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The 11 best Death Cab For Cutie songs

Why have a Top 10 when you can have one more? Here are our 11 favourite Death Cab songs, ranked

Few bands embody 00s confessional, candid and emotionally wrought indie rock as succintly as Washington’s Death Cab For Cutie. Since 1997, Ben Gibbard and his band have made it cool to be sensitive, and with their tenth studio album Asphalt Meadows, their presence in popular culture only remains more precious.

From their early records to peak The OC stardom to their latter-day status as indie’s elder statesmen, Death Cab have been ever reliable. Such consistency makes picking their 11 best songs quite the challenge.

11. You Are A Tourist

(Codes and Keys, 2011)

With its amped-up, poppy guitar line at the fore and its que sera sera attitude, ‘You Are a Tourist’ is quite the anomaly in Death Cab For Cutie’s back catalogue. It’s probably quite divisive in their fan base, but serves as a great palate cleanser, and for that reason regularly features in their live performances.

10. Crooked Teeth

(Plans, 2005)

A song about being stuck in the stasis of suburbia and modern life (“There were churches, theme parks and malls/ There was nothing there all along”) with a suitably slacker chorus, ‘Crooked Teeth’ stands out for the curiosity of its verses.

9. Company Calls

(We Have the Facts And We’re Voting Yes, 2000)

Throwing it way back to the turn of the millennium when the band were still in their rawer, emo (or, for the pedants, emo-adjacent) phase. Revisiting the blend of noodly guitars and guttural shouts on ‘Company Calls’ is like being transported straight back in time to that sweaty local venue when t-shirts were a fiver and the snakebites even cheaper.

8. A Movie Script Ending

(The Photo Album, 2001)

Another twinkly beauty from the same era, albeit with richer production, ‘A Movie Script Ending’ seemed to predict the band’s sync-ability, having appeared in countless films and TV shows – not least The OC, in which they’re Seth Cohen’s favourite band. The drum shuffle and punches seem to dance with the gorgeously rippling guitars like protagonists in their own drama.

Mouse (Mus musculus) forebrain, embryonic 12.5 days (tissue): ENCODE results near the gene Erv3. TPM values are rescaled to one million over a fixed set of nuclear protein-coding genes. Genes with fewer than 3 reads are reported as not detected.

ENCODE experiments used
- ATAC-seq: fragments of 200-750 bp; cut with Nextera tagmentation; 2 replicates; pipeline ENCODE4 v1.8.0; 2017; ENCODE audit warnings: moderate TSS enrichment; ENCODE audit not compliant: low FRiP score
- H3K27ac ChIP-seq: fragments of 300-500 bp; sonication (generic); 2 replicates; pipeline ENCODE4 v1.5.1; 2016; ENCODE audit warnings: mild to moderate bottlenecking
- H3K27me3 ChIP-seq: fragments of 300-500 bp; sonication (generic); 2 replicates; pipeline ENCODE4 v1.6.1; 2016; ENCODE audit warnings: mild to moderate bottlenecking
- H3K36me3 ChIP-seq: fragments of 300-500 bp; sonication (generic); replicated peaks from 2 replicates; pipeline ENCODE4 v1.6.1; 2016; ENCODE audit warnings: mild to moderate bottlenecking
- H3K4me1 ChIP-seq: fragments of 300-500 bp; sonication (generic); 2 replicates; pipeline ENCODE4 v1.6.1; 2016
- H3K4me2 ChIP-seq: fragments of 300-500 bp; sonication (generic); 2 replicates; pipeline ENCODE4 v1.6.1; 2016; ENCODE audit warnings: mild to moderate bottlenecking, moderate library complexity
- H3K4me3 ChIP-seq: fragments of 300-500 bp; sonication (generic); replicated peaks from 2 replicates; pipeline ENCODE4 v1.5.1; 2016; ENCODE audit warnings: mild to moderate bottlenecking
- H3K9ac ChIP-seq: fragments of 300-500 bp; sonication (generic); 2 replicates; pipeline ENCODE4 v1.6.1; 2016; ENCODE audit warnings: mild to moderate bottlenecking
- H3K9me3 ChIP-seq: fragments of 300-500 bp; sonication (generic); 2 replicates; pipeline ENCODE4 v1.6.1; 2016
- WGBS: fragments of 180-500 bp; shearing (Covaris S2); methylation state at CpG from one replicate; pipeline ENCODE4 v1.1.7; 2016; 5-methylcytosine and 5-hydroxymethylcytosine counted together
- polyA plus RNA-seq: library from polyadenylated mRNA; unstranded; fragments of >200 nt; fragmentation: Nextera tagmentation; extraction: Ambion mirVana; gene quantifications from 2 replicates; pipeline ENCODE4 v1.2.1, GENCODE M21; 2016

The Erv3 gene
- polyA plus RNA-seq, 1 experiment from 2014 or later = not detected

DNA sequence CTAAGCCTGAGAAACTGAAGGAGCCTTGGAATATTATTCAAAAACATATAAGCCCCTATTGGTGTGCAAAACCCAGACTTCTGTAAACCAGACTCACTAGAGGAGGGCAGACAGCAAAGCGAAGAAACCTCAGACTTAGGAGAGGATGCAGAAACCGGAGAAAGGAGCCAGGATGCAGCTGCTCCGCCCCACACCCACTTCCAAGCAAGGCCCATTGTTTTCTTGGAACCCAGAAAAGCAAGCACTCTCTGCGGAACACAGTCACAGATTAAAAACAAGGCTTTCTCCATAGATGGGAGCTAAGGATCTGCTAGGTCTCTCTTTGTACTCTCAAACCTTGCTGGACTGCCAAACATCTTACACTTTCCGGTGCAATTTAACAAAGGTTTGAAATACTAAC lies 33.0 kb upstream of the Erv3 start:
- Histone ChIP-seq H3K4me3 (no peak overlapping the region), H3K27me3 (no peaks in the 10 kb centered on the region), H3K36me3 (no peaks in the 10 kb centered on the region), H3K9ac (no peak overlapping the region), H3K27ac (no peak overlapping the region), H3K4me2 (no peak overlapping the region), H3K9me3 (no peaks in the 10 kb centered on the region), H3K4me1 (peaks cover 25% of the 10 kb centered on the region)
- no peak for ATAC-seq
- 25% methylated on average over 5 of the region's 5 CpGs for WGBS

7. Brothers On A Hotel Bed

(Plans, 2005)

Warm, elegant and nostalgic, ‘Brothers On A Hotel Bed’ is one of Death Cab’s most beautiful pieces of songwriting and yet is often forgotten about. “You may tire of me as our December sun is setting, ’cause I’m not who I used to be”, mulls Gibbard as he reflects on the distance of age, “No longer easy on the eyes but these wrinkles masterfully disguise the youthful boy below”. On paper it sounds fearful, but on record it’s delivered with a wistful inevitability that’s both comforting and crushing.

6. The New Year

(Transatlanticism, 2003)

Among all of Gibbard’s words buried in old Tumblr accounts or tattooed on arms, the opening line of ‘The New Year’ holds perhaps the most universal sentiment: “So this is the new year/ And I don’t feel any different”. Those two explosive hits that repeat throughout might echo the bang of fireworks, clinking of glasses or glimpses caught across the party.

5. Foxglove Through The Clearcut

(Asphalt Meadows, 2022)

The first single from Asphalt Meadows sees Death Cab at their most post-rock and is sure to be an instant set staple. It’s the contrast of Gibbard’s spoken word style and the explosive choruses weaved together by that cascading guitar line that makes this one so expansive and cathartic.

4. Soul Meets Body

(Plans, 2005)

What starts off meditative soon drops into one of their catchiest numbers, with ba da, ba da ba bahs, acoustic strumming and a classic disco drum beat; indeed, this turned out to be one of Death Cab’s biggest hits. But Chris Walla’s production still maintains a shimmering spirituality, giving lyrics such as “You’re the only song I want to hear/ A melody softly soaring through my atmosphere” a certain vividness.

3. I Will Possess Your Heart

(Narrow Stairs, 2011)

In a similar vein to The Police’s Every Breath You Take, this track has become one of the band’s best known songs despite essentially being a stalker’s diary entry. Here, though, the lyrics are prettier and more poetic, which make them momentarily charming and beguiling, but that sulky, slow-burning bass line reminds us of it’s dark and shifty undercurrent. There’s five minutes of build-up before the song properly begins, but such is its hypnotic effect that it could easily go on for longer without much notice.

2. Cath…

(Narrow Stairs, 2011)

Inspired by Catherine Earnshaw – the protagonist of Emily Bronte’s Wuthering Heights who is driven to insanity by the forced expectations of society – this second single from Narrow Stairs is by no means the band’s biggest commercial hit, yet is easily one of their most inviting. That muted brush of the guitar string is instantly recognisable and leads into a masterfully warm and rhythmic indie-rock drama.

1. Transatlanticism

(Transatlanticism, 2003)

The heart of Death Cab’s acclaimed breakthrough album is its title track, an eight-minute epic that builds gradually from sparse pianos to crashing cymbals, choral summons and a guitar line as simple as it is heart-breaking. In that time, we witness the Atlantic ocean reborn as a barrier that separates Gibbard and a lover with devastating resoluteness; ‘I need you so much closer’ is all he can muster, but as the song continues to rally and raise goose bumps, a sense of hope arises.

Death Cab For Cutie play London’s Royal Albert Hall and the Roundhouse on March 28-29. Find tickets here.